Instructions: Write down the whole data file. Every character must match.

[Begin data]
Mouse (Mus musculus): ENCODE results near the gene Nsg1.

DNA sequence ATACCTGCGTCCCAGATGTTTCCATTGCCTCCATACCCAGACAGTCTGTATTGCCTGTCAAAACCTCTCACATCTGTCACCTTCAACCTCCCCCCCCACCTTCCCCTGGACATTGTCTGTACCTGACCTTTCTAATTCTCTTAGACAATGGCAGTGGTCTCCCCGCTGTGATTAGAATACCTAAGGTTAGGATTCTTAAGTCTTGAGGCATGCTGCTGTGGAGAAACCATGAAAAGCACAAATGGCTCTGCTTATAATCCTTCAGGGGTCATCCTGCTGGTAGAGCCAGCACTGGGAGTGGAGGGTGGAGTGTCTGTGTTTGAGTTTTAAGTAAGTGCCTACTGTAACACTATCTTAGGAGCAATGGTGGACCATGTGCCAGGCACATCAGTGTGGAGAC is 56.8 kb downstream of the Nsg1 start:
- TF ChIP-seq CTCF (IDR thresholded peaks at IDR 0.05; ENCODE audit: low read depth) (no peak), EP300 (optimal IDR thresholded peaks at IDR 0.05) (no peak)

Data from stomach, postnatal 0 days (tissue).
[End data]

Mouse (Mus musculus): ENCODE results near the gene Nsg1.

DNA sequence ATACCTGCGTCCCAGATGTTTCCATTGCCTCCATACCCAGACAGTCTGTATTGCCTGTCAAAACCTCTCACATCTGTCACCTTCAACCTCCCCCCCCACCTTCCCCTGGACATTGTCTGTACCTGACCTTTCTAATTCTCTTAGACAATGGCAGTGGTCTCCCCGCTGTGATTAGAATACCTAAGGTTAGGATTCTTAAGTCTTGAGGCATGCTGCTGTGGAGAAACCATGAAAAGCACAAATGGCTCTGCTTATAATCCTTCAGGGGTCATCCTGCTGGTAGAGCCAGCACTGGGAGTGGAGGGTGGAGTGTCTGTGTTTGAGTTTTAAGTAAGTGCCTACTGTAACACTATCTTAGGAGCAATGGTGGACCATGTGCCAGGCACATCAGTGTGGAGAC is 56.8 kb downstream of the Nsg1 start:
- TF ChIP-seq CTCF (IDR thresholded peaks at IDR 0.05; ENCODE audit: low read depth) (no peak), EP300 (optimal IDR thresholded peaks at IDR 0.05) (no peak)

Data from stomach, postnatal 0 days (tissue).